Houston: Everything is bigger is Texas, right? Well, the courses aren't bigger in Houston, but there sure are more of them than just about any major city in the United States. By some counts, there are 150 golf tracts within a 45-minute drive of downtown and a third of them are quality daily fee layouts from big-name designers. Oh, and don't worry about packing a golf sweater: it is just as balmy in "H-town" in March and April as it is in central Florida. Similar to Tampa, there's no shortage of nightlife in Houston, and the restaurant lineup is downright respectable.

Contrary to popular belief there's also plenty of environmental variety. The northern part of the city is situated on the southern end of the East Texas Piney Woods, while the southern part of the metro area extends into the Coastal Bend down to Galveston Island. If you want tree-lined fairways, Houston's got 'em. If you want windswept linksy layouts, it's got 'em, too. For a sweet high-end sampler plate, check out the Redstone Golf Club, Tour 18, the TPC Woodlands, and BlackHorse Golf Club. To save a buck or two, check out one of the state's best muni's at Memorial Park.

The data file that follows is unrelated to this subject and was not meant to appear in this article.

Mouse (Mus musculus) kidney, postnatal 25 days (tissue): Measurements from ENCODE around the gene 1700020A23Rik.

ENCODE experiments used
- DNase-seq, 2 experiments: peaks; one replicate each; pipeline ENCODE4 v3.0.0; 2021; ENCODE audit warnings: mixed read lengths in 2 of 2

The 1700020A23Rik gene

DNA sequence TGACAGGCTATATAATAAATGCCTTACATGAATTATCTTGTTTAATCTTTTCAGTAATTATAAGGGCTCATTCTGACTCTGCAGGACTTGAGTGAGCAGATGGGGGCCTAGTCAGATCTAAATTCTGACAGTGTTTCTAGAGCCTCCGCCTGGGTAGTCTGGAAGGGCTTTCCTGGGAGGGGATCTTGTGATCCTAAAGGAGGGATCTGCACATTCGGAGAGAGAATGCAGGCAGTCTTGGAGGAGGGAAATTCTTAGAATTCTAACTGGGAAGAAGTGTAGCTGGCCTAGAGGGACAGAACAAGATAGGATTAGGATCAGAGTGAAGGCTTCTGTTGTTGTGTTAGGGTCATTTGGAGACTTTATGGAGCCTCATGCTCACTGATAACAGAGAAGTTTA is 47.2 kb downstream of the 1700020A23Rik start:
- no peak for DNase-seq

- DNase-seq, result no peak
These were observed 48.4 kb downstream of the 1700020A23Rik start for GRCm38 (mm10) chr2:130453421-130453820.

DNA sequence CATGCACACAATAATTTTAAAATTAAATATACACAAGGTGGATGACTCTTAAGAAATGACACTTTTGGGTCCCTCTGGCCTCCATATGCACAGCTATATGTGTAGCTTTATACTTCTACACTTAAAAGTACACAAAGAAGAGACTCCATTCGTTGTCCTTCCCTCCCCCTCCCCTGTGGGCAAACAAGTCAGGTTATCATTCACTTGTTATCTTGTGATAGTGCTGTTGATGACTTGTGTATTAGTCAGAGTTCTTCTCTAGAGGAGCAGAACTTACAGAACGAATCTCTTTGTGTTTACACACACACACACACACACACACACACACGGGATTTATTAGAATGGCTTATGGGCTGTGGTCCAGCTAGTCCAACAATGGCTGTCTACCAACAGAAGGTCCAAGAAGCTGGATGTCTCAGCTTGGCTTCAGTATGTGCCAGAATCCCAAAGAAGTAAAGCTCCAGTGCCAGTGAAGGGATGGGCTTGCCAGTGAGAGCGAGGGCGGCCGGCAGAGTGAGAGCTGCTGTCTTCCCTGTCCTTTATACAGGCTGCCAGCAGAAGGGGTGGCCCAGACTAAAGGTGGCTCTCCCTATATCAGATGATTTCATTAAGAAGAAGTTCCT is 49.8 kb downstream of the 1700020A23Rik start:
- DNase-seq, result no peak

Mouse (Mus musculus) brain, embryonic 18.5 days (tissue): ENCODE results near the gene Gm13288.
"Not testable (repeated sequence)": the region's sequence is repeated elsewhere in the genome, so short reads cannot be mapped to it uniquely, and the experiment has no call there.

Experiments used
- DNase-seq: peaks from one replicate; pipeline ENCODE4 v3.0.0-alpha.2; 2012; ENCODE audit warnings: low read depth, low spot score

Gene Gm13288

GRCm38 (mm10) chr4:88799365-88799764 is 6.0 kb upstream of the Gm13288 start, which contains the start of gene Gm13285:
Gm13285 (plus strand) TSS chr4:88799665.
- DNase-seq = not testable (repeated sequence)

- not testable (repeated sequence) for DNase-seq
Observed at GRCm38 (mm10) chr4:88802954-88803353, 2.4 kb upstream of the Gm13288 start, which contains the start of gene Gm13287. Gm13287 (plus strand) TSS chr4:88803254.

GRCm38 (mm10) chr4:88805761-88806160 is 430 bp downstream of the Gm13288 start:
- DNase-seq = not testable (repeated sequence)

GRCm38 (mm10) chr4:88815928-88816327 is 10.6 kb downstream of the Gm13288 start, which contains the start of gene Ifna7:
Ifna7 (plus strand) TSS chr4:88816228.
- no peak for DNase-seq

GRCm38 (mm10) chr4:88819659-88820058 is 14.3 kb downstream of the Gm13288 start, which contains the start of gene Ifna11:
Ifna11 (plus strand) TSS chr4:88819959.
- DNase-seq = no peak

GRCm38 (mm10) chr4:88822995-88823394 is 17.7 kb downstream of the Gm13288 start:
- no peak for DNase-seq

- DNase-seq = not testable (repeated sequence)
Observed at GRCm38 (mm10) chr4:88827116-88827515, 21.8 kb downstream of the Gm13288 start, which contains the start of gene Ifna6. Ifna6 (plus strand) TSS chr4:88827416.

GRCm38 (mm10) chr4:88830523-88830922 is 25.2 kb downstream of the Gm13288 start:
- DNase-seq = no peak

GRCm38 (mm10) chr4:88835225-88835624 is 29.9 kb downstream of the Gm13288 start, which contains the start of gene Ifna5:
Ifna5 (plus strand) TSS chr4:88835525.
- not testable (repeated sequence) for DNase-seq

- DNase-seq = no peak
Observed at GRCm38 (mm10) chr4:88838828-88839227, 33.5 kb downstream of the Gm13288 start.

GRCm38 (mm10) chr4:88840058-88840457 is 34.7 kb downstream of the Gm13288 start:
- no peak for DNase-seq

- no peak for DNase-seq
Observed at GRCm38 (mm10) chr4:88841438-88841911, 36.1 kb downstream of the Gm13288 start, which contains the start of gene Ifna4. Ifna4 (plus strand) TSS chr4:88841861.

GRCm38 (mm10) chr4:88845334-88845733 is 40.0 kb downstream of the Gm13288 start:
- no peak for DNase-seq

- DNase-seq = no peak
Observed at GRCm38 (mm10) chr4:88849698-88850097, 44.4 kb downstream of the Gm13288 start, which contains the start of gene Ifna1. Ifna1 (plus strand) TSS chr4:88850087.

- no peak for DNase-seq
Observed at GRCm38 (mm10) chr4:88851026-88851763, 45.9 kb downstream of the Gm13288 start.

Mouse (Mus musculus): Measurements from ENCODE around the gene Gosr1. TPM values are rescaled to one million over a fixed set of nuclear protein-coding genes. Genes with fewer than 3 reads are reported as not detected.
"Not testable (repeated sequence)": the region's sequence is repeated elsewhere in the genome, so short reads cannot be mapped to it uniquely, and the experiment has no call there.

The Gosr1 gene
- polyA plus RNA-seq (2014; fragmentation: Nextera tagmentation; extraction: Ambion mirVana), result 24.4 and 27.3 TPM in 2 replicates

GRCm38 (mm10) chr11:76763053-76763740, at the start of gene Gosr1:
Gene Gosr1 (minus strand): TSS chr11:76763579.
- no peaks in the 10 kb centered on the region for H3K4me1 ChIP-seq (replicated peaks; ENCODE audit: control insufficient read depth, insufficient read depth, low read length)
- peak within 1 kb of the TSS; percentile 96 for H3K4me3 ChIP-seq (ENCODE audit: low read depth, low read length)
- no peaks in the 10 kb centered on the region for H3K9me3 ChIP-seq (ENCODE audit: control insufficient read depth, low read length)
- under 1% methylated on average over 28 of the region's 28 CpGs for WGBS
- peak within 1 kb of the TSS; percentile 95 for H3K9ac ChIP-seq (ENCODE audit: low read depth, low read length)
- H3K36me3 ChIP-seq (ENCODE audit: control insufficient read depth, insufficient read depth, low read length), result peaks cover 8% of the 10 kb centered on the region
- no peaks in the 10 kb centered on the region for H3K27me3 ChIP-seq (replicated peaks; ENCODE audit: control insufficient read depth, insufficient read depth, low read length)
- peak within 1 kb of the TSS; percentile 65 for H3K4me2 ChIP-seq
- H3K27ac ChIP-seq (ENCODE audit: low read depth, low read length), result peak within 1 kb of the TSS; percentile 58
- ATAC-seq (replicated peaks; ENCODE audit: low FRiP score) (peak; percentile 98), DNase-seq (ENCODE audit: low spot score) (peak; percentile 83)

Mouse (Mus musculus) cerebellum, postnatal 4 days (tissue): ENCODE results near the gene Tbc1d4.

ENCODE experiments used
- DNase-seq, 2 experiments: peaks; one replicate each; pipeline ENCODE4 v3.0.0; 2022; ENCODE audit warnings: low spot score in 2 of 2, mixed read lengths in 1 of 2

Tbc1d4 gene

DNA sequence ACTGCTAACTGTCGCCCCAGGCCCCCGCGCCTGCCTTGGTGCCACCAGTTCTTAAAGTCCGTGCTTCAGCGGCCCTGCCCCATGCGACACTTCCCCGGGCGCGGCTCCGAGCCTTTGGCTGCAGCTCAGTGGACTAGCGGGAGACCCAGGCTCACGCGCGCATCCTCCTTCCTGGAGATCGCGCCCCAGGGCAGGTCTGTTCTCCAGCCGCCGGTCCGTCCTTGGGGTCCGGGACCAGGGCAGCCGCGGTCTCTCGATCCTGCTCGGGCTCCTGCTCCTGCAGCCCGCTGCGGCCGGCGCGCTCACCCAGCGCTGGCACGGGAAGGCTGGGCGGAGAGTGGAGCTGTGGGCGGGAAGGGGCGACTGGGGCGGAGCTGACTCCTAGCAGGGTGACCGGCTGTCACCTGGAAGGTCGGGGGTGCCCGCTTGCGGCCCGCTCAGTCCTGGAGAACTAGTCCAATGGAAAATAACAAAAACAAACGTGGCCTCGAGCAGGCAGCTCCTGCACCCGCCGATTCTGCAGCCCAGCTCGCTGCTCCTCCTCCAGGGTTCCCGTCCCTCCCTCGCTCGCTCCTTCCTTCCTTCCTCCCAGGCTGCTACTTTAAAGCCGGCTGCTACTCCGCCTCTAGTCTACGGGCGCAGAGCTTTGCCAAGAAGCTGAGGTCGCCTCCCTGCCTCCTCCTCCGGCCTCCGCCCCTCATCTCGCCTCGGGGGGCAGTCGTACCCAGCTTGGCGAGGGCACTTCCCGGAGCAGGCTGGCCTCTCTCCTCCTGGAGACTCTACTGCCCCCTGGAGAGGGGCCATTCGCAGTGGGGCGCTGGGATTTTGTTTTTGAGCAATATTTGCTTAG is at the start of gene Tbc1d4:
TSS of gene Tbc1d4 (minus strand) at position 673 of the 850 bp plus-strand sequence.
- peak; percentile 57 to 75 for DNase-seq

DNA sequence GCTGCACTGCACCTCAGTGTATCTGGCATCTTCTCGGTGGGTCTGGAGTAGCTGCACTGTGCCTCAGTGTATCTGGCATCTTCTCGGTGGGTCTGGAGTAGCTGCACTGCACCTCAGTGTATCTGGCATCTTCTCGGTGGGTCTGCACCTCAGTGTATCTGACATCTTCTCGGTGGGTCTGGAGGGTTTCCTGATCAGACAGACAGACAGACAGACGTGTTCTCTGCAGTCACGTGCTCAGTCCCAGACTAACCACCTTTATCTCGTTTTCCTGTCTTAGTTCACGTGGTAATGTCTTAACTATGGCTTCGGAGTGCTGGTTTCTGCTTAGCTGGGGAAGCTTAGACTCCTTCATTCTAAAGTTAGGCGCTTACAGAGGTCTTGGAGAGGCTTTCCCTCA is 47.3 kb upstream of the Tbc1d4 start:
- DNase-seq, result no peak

Jacksonville, Fla.: Anyone who's been there will tell you that Jacksonville is one of the best-kept secrets on the eastern seaboard. A vibrant, midsize city with an enviable waterfront setting and an NFL franchise, "J-ville" as locals call it, often plays second fiddle to Atlanta, Ga., Charlotte, N.C. and even instate rivals Tampa and Miami in the southern city popularity contest. The metro area lays claim to 68 golf courses, most of which are available to the golfing public. Further cementing the city's reputation as one of the true golf capitals of the south, the PGA Tour and Senior PGA Tour headquarters are in town and the World Golf Village is a chip shot away in St. Augustine.